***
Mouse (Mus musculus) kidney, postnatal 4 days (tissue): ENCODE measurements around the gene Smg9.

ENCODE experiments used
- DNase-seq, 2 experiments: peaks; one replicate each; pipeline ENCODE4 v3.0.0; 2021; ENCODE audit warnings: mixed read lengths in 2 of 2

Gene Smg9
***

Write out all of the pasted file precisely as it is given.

Mouse (Mus musculus) kidney, postnatal 4 days (tissue): ENCODE measurements around the gene Smg9.

ENCODE experiments used
- DNase-seq, 2 experiments: peaks; one replicate each; pipeline ENCODE4 v3.0.0; 2021; ENCODE audit warnings: mixed read lengths in 2 of 2

Gene Smg9